Your Burning Changemaking Questions — Answered

To be or not to be? That may (or may not) be your question. In ASK ME ANYTHING, readers write in with their social innovation queries, and the Social Space team finds a changemaker to answer them. In this issue, we pose these inquiries to JIEZHEN WU of THE HIDDEN GOOD.


“In which moments do you feel the greatest sense of achievement in your job?” — Li Xinwei, 22

I feel the greatest sense of achievement and satisfaction when I see the values and ideals that The Hidden Good stands for being put into action. I am especially inspired by the growth of our youth community (known as “Hoodies”). Seeing the good that each Hoodie brings to the table as well as to his/her own communities gives me great affirmation that The Hidden Good is making a meaningful impact on society

“Do you think Singaporeans need to engage in more community service?” — Harresh Krishnan, 26

I think we need a re-envisioning of what community service looks like in Singapore. Rather than asking if we should have more or less of it, perhaps the more pertinent question is to look at the issue qualitatively. It is often in the smallest actions—whether it’s behaving respectfully to an elderly person or extending a kind gesture to a stranger—that the greatest impact is felt. Perhaps then, this is where the conversation should begin: first answering the question of why it matters to engage in community service and doing good, before thinking about doing more.

“Could you describe what a “social start-up” is? How is it different from other traditional NGOs?”      — Neil Bore, 24

A social start-up, at least in Singapore’s context, concerns the underlying impetus of doing social good/pursuing a social cause and making it sustainable (financially, especially) to do so. It is often grounded in values of creativity, technology and innovation, and is lean and nimble. More traditional NGOs tend to be bigger and grounded in years of organisational history, which helps inform the work they do, though it sometimes makes it harder for them to pivot and respond as quickly. Many social enterprises are taking to running their social good organisations like start-ups, hence the “startup” terminology. The Hidden Good is one such example—our work involves partnering with individuals or companies to spread messages of social good through video campaigns or social experiments. As an apolitical and non-partisan organisation, we are uniquely placed to engage governmental/ non-governmental institutions, MNCs, schools or any other organisation or entity looking to do good or to create positive social change in Singapore. The permutations for partnerships are vast, and we are constantly on the lookout for patrons who value and believe in the work we do.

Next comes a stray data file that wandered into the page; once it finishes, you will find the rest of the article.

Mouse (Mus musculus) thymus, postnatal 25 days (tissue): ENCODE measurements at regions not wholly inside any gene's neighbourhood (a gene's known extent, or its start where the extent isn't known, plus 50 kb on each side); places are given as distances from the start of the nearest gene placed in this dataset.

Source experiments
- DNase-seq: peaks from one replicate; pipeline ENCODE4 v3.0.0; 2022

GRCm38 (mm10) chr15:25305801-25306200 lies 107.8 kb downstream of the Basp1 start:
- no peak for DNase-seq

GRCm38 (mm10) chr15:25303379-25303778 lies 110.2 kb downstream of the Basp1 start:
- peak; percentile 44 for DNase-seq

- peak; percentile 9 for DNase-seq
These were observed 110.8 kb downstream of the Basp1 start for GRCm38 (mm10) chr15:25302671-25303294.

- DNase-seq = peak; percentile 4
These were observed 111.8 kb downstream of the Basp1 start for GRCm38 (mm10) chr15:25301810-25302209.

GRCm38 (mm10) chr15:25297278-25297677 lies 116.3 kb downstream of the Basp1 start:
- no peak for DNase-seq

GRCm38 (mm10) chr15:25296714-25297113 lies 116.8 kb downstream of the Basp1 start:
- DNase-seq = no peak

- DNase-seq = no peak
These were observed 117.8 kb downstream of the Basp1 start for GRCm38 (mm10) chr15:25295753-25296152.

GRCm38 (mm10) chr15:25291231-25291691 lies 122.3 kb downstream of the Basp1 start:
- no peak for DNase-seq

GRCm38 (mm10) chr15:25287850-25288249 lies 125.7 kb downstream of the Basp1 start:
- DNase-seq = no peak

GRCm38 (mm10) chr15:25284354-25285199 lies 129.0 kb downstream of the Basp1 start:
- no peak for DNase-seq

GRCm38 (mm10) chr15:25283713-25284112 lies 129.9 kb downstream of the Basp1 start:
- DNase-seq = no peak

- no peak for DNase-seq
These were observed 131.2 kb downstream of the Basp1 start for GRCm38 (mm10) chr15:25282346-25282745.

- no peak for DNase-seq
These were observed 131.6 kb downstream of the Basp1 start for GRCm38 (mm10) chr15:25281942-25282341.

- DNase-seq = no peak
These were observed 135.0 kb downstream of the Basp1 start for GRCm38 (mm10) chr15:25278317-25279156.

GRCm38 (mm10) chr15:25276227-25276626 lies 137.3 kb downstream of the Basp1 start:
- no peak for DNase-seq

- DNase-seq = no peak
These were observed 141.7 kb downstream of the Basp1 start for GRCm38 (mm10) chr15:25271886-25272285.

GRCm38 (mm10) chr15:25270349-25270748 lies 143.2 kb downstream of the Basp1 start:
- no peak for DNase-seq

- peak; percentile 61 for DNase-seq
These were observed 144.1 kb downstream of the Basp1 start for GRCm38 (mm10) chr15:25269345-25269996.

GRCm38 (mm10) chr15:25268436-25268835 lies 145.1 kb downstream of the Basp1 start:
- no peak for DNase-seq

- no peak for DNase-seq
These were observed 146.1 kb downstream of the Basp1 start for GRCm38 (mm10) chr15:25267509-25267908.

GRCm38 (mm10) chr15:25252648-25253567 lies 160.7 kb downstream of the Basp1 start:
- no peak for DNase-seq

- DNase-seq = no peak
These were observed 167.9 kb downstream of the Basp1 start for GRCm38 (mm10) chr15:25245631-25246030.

“If you could make one change in the world, what would it be?” — Claudia, 22

I’d like to foster empathy in more people and have it become an intrinsic part of how we interact and coexist in this world. I see empathy as fundamental to being human— if we all saw one another as worthy givers and recipients of all things good, we could work so much more efficiently towards tackling social problems.


Jiezhen Wu is Director of The Hidden Good, a social initiative that aims to uncover the good in Singapore. Through the use of new media, guerrilla community activations, and innovative social experiments, THG serves as a platform for youth to create and celebrate the change they want to see in the world. Jiezhen graduated with double Honours from Wellesley College, where she majored in Political Science and Peace and Justice. Prior to moving back to Singapore to run THG, she worked in education in San Francisco. Connect with her at jiezhen@thehiddengood.com.


Do you have a burning social innovation question or two? Email them to editor@socialspacemag.org and we’ll find a changemaker for the occasion!